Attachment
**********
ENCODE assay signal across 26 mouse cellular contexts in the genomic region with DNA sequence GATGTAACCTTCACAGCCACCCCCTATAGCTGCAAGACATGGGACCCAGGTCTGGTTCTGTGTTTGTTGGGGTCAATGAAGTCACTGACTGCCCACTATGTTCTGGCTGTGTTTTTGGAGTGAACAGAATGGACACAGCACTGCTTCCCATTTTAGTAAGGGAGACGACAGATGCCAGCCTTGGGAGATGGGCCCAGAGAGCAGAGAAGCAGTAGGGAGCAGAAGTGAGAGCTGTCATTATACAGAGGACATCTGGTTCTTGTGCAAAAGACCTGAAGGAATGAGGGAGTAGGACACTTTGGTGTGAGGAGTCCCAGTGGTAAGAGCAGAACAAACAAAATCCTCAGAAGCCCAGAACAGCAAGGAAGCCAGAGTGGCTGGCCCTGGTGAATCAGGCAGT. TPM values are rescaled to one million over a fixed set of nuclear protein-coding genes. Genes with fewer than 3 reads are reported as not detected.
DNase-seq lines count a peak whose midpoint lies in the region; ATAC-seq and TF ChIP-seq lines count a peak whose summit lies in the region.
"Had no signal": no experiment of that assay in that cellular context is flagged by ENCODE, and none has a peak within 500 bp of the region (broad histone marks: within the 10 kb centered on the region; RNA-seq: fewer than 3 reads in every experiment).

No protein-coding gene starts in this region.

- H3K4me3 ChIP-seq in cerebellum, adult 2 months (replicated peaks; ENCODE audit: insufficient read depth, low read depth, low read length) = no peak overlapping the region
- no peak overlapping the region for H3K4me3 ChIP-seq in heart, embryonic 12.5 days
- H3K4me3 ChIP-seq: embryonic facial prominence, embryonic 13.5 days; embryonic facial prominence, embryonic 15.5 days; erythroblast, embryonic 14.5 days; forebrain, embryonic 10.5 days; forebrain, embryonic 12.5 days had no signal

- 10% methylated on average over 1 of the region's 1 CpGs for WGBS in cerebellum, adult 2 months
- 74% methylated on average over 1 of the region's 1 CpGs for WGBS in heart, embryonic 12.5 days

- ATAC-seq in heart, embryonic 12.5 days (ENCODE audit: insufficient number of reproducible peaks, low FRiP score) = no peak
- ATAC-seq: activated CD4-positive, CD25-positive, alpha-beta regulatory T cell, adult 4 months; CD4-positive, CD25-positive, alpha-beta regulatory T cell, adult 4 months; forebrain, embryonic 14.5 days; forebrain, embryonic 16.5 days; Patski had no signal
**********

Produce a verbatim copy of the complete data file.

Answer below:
ENCODE assay signal across 26 mouse cellular contexts in the genomic region with DNA sequence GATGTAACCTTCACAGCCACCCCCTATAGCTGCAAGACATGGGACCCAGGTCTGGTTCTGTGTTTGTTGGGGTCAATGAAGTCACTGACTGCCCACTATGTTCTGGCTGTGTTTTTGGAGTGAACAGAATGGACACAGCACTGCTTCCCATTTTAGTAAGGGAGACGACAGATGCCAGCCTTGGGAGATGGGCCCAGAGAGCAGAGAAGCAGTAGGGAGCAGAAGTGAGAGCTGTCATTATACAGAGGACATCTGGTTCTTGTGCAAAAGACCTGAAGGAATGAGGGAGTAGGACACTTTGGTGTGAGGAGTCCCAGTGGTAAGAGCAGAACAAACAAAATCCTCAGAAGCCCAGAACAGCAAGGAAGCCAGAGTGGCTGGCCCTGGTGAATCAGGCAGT. TPM values are rescaled to one million over a fixed set of nuclear protein-coding genes. Genes with fewer than 3 reads are reported as not detected.
DNase-seq lines count a peak whose midpoint lies in the region; ATAC-seq and TF ChIP-seq lines count a peak whose summit lies in the region.
"Had no signal": no experiment of that assay in that cellular context is flagged by ENCODE, and none has a peak within 500 bp of the region (broad histone marks: within the 10 kb centered on the region; RNA-seq: fewer than 3 reads in every experiment).

No protein-coding gene starts in this region.

- H3K4me3 ChIP-seq in cerebellum, adult 2 months (replicated peaks; ENCODE audit: insufficient read depth, low read depth, low read length) = no peak overlapping the region
- no peak overlapping the region for H3K4me3 ChIP-seq in heart, embryonic 12.5 days
- H3K4me3 ChIP-seq: embryonic facial prominence, embryonic 13.5 days; embryonic facial prominence, embryonic 15.5 days; erythroblast, embryonic 14.5 days; forebrain, embryonic 10.5 days; forebrain, embryonic 12.5 days had no signal

- 10% methylated on average over 1 of the region's 1 CpGs for WGBS in cerebellum, adult 2 months
- 74% methylated on average over 1 of the region's 1 CpGs for WGBS in heart, embryonic 12.5 days

- ATAC-seq in heart, embryonic 12.5 days (ENCODE audit: insufficient number of reproducible peaks, low FRiP score) = no peak
- ATAC-seq: activated CD4-positive, CD25-positive, alpha-beta regulatory T cell, adult 4 months; CD4-positive, CD25-positive, alpha-beta regulatory T cell, adult 4 months; forebrain, embryonic 14.5 days; forebrain, embryonic 16.5 days; Patski had no signal